Want to go from questioning whether social business is right for you to creating social business strategiesand plans that
drive your business forward? Read Adam Metz (@theMETZ) most recent book, The Social Customer. I’m amazed that some B2B companies are still vacillating about whether social business ROI is out of reach. That’s likely because they simply don’t know how to measure success. The following are at least six good measurements that every company can employ with respect to measuring their social business, courtesy of Adam:
1. Membership (is your base growing)
2. Content strategy (is the content meaningful and useful)
3. Traffic (how many page views is the content getting)
4. Engagement minimums (are you attracting a solid base of people consistently with your messages / content)
5. Interaction (what percent of your base is interacting – posting comments, clicking through, voting, etc.)
6. Responsiveness (how long does it take your community to respond, on average)
My perspective is that items 3, 4, 5, and 6 are the qualitative indicators of membership and content (1 and 2). Of course, you’ll need to find the right tool(s) to capture these metrics accurately, and Adam has plenty of ideas about analytics tools, also. Trainer Communications is working with a number of tools, and the important thing to remember is that there is a good tool to fit nearly every budget (it doesn’t have to be outrageously expensive).
With a solid measurement in mind – which can be tightly aligned with business objectives – it’s pretty easy to justify social business for nearly every organization.
This entry was written by Marketing, Sales, Social Media and tagged Analytics Tools, Metrics, Social Business, Social CRM, Social Media. Leave a comment or view the discussion at the permalink and follow any comments with the RSS feed for this post.
It’s exciting to see Trainer Communications turn 17 this month! As I look at my 17-year-old son, whose birth spawned my transition to being an entrepreneur, I’m reminded how quickly time has flown. This blog is dedicated to all entrepreneurs who are asking, “What’s the secret to sustaining business over the long haul?” Below are the maxims that helped me sustain and grow a business; their first letters also just happen to spell “seventeen!”
Say less; listen more. The longer I’m in business, the more I realize how important it is to listen. Good sales people have always known this secret – yet I don’t see it emphasized nearly enough in entrepreneurial books. Prospects, customers, employees, partners, and vendors are excellent sources of intelligence that can make the difference between a profitable and a not-so-profitable year.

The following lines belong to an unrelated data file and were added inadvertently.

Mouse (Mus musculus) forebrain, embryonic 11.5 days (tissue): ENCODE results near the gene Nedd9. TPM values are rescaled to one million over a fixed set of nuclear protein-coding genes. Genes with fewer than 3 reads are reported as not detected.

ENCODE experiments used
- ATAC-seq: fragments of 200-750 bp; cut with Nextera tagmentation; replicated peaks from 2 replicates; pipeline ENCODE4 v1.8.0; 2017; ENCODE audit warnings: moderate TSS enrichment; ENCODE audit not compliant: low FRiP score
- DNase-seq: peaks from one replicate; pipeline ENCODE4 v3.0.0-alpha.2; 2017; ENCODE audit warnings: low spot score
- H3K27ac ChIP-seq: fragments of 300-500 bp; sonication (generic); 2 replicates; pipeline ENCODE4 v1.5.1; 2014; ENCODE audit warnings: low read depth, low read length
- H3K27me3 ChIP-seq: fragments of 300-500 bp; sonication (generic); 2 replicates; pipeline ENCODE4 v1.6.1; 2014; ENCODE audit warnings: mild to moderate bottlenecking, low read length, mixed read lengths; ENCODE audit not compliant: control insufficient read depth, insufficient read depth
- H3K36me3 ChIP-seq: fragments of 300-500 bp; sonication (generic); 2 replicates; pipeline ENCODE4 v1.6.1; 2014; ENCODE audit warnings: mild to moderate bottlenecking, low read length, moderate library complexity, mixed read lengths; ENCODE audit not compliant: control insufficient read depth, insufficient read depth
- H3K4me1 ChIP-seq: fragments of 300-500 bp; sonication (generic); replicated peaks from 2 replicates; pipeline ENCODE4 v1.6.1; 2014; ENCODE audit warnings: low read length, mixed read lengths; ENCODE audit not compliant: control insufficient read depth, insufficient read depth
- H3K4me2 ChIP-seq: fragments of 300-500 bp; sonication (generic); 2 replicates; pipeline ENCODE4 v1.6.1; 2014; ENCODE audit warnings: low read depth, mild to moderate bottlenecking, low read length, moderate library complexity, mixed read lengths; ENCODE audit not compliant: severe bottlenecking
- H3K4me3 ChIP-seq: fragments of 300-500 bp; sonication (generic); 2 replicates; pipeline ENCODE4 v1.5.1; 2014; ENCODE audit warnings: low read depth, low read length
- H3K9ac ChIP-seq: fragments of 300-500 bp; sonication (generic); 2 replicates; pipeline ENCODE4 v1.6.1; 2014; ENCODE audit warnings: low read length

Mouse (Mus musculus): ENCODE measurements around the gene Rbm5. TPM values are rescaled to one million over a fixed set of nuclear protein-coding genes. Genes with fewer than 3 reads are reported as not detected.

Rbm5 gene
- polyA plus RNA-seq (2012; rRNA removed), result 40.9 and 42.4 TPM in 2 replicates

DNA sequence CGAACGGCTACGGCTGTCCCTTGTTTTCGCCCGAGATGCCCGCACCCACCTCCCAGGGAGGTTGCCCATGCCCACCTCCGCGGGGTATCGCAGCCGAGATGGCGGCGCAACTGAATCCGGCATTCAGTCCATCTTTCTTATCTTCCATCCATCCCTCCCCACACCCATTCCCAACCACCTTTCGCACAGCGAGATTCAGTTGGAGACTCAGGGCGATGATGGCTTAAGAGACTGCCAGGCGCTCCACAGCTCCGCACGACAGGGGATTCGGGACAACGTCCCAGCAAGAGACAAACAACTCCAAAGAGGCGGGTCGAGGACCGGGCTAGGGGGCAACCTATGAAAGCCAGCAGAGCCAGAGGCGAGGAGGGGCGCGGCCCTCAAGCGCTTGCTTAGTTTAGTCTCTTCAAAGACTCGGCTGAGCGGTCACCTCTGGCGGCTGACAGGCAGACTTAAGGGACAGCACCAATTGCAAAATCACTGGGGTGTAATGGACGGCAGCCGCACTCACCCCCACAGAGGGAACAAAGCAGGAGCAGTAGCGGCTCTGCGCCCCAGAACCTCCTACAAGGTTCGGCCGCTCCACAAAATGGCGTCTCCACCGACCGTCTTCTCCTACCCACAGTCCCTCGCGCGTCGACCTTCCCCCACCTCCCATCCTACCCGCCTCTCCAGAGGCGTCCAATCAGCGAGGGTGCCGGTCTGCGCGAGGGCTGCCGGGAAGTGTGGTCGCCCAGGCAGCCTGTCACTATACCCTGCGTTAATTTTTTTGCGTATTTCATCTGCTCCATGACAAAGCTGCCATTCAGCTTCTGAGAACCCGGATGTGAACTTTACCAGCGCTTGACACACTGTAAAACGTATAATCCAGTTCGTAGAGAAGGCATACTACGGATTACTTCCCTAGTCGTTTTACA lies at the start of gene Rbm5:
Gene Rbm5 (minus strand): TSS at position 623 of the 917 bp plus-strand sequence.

Economize as appropriate. Bigger is not necessarily better; better is better. About a decade ago, the technology industry was flooded with entrepreneurs who were focused more on expansion than on building a sustainable business. They made silly mistakes, like investing in excessive infrastructure or committing to office space that was far too big and expensive for their revenues. Evaluating investment options and ensuring that you make a habit of building in a healthy profit margin is the only way to guarantee that you’ll be around in the coming years.
Value is in the eye of the beholder. I’ve fallen into the trap of offering the “perfect” solution without first checking with my prospect and customer base. It’s shocking and disheartening to realize that the only one who sees the genius in your idea is you! Formal and informal audits on pricing, packaging, and marketing of your solutions and products are a must for the long-term entrepreneur.
Education is not an option. Those in the technology industry can thank their lucky stars that innovation is a constant and is impossible to ignore. Without this constant reminder of how quickly things move and change, it would be tempting to get comfortable with a business model that is decidedly “old school.” Our largest budget (after payroll) is for education, training, and improving operations.